Re: What the Pats' D failed to do which the Ravens' D did...
posted at 9/24/2012 9:39 PM EDT
In response to glenr's comment:
In response to agcsbill's comment:
Both teams had two possessions late in the 4th quarter. Penalties aside, the Ravens D made big stops on the Pats when it appeared the Pats were moving the ball well to possibly lock up the game. Conversely, during the Ravens' last two possessions, the Pats D did squat!
Leading up to that time of the game, the Pats O was moving the ball well, adding 10 more points to their half time score while the Pats D limited the Ravens to the single TD. Look at how the Pats closed out the first half! What happened to that offensive scheme? What is hard to understand is why stop what has been going well until the other team shows they can stop you. On those last two possessions of the Pats they went away from what works and the Pats D also went away from what was working, whatever was, to stop the Ravens. We did not see any signifcant Pats' defensive stops that entire 4th quarter such as the tackles for lossed the Ravens D accomplished.
Penalties aside, the Pats had their chances....
I have to laugh at posts like this. As usual all the D's fault never the offense's fault for once again failing to close out a game.
What is so funny about the truth?
"We really couldn't get off the field," Vince Wilfork said after the game. "Offense played their tails off and we just left them out to dry. We can't do that." No kidding. The Patriots entered their Week 3 matchup with the No. 2 ranked defense in the league. Really. Though the Ravens and New England were similar on offense prior to Sunday night -- 522 net passing yards to 525; 74 passes attempted to 77; five sacks, one interception, and three touchdowns each -- it was on defense they split. With the advantage to New England.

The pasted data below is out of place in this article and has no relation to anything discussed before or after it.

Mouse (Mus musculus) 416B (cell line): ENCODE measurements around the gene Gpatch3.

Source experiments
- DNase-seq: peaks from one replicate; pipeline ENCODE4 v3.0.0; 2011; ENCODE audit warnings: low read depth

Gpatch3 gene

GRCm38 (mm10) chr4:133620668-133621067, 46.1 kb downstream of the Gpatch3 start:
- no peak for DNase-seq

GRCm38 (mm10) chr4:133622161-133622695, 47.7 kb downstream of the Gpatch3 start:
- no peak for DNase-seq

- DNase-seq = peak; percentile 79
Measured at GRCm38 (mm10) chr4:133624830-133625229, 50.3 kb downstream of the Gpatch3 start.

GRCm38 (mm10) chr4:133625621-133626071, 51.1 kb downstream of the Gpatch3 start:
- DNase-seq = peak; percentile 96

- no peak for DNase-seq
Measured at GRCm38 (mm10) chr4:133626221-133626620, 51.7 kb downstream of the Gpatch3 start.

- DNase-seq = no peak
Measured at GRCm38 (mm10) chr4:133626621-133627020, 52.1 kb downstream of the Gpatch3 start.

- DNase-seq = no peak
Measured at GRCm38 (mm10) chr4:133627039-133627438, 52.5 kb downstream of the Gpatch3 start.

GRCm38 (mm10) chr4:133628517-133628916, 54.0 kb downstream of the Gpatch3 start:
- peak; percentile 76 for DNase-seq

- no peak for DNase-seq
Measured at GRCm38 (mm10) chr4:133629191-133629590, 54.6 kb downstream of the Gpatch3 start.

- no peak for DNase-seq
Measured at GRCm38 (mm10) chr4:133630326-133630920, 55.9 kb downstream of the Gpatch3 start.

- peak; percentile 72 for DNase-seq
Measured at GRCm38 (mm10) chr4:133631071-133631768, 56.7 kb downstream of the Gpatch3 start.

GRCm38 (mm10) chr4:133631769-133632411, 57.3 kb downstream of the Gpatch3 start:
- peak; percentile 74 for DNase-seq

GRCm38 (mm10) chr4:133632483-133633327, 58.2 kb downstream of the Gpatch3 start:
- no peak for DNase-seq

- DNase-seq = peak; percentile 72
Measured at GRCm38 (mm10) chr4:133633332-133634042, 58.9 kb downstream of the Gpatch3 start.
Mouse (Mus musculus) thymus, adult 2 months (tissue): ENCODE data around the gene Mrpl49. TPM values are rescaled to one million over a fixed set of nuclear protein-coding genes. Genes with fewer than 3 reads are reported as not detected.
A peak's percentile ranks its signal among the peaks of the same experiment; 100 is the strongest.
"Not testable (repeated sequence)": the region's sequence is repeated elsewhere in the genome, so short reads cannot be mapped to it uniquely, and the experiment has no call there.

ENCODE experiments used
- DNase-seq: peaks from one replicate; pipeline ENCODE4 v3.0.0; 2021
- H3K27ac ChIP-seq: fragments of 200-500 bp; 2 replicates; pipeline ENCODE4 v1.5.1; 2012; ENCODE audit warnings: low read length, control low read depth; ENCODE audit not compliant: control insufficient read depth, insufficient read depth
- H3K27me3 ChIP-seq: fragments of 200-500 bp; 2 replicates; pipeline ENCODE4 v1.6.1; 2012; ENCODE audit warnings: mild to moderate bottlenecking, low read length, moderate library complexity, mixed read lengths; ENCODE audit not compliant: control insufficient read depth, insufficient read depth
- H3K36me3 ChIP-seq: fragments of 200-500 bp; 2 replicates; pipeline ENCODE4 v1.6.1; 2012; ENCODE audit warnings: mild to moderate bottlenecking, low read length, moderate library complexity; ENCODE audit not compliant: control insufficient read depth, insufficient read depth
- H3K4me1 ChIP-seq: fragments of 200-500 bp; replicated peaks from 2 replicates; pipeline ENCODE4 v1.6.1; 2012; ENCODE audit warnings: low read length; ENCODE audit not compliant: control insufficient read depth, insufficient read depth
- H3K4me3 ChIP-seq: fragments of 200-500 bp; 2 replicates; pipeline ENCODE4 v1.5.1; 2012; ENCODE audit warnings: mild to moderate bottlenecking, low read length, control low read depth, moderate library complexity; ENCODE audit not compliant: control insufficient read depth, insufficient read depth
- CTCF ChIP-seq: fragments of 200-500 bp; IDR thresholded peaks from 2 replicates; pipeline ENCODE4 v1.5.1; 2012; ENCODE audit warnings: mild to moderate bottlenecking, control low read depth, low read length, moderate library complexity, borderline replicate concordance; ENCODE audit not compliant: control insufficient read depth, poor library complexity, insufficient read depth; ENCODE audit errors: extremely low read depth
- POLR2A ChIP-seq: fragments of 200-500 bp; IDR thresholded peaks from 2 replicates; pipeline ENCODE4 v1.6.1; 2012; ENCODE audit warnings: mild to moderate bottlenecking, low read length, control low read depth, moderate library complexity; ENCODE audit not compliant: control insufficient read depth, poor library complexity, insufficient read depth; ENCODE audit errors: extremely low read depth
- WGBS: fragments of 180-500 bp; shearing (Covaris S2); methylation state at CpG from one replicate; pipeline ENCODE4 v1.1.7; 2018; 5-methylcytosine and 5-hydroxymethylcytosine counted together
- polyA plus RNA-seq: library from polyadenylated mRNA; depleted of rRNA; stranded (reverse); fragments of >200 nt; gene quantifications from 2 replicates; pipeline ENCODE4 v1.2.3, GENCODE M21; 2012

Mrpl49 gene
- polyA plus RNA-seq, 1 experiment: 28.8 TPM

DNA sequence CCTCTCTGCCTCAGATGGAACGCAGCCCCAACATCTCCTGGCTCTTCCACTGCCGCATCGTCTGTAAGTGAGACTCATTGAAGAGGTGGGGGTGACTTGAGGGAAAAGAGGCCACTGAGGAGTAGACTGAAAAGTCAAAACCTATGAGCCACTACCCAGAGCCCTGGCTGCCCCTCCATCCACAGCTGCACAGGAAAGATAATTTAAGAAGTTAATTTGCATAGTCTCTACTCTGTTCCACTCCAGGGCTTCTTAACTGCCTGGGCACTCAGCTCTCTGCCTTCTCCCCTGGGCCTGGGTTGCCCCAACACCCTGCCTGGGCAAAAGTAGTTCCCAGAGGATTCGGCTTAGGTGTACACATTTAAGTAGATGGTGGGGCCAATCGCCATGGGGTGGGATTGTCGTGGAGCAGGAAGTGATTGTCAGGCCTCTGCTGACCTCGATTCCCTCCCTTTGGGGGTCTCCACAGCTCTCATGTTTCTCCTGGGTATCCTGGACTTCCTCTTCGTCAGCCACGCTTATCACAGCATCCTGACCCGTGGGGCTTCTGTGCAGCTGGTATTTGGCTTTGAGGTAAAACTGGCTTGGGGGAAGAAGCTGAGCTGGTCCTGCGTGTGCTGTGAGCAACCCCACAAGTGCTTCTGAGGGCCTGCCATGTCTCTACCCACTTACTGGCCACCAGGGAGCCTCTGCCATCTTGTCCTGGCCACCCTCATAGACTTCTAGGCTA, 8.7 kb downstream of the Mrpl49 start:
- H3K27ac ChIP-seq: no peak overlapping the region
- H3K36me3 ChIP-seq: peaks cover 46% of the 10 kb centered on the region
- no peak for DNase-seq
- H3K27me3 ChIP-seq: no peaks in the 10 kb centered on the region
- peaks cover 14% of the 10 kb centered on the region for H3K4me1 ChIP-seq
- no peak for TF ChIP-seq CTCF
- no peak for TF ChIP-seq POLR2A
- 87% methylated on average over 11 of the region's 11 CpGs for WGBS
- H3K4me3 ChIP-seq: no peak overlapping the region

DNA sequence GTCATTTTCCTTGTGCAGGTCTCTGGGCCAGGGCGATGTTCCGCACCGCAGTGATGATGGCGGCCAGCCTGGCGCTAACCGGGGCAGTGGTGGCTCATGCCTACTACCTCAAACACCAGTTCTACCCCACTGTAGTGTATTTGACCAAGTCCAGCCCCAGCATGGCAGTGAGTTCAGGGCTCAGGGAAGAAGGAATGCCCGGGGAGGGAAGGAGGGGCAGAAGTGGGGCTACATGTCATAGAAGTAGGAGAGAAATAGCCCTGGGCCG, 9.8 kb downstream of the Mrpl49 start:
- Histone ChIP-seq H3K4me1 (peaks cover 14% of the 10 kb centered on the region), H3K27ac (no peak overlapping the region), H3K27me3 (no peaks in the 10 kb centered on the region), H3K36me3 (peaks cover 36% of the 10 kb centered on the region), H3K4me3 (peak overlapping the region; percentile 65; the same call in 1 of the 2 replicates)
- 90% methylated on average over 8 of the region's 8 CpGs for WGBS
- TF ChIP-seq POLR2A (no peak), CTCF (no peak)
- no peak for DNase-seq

The Patriots had surrendered 529 yards through two games compared to 808 by Baltimore's defense. All the more reason why Sunday's numbers are startling: The Ravens had 503 total net yards of offense, nearly matching what New England had surrendered all season. Yes, there were a couple of questionable defensive holding calls in the fourth quarter. But both were on second downs and cost just five yards apiece. Throw in any other bad flag you want and it still won't negate the fact that just 5 of Baltimore's 28 first downs were won by penalty.
"Can't too much dwell on flags and stuff; we have to play better, plain and simple," said Wilfork. "We have to play better. We have to help our offense and we didn't do that. Going forward I think we have to play together as a team. But the offense played their tails off. They've gotten better so we have to have to come out next week and help them get a win."
New England's offensive effort was valiant: 396 total yards and 33 first downs of its own; three touchdowns (two rushing, one passing); 83-percent red zone efficiency (5-for-6); 28-for-41 passing and a 101.2 quarterback rating from Tom Brady.
All for naught. The defense regressed; the Patriots lost.